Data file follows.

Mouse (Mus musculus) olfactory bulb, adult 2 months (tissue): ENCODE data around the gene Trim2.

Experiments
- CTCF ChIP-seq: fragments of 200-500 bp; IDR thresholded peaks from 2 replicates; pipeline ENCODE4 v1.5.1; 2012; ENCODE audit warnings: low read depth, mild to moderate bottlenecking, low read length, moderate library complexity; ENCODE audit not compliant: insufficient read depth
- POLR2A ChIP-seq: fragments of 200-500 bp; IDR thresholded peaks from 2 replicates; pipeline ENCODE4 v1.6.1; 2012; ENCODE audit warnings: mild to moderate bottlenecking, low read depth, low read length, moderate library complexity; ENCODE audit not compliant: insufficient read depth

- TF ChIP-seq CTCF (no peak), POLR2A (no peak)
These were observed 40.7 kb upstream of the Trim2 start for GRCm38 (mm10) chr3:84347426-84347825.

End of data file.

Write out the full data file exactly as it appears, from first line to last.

Mouse (Mus musculus) olfactory bulb, adult 2 months (tissue): ENCODE data around the gene Trim2.

Experiments
- CTCF ChIP-seq: fragments of 200-500 bp; IDR thresholded peaks from 2 replicates; pipeline ENCODE4 v1.5.1; 2012; ENCODE audit warnings: low read depth, mild to moderate bottlenecking, low read length, moderate library complexity; ENCODE audit not compliant: insufficient read depth
- POLR2A ChIP-seq: fragments of 200-500 bp; IDR thresholded peaks from 2 replicates; pipeline ENCODE4 v1.6.1; 2012; ENCODE audit warnings: mild to moderate bottlenecking, low read depth, low read length, moderate library complexity; ENCODE audit not compliant: insufficient read depth

- TF ChIP-seq CTCF (no peak), POLR2A (no peak)
These were observed 40.7 kb upstream of the Trim2 start for GRCm38 (mm10) chr3:84347426-84347825.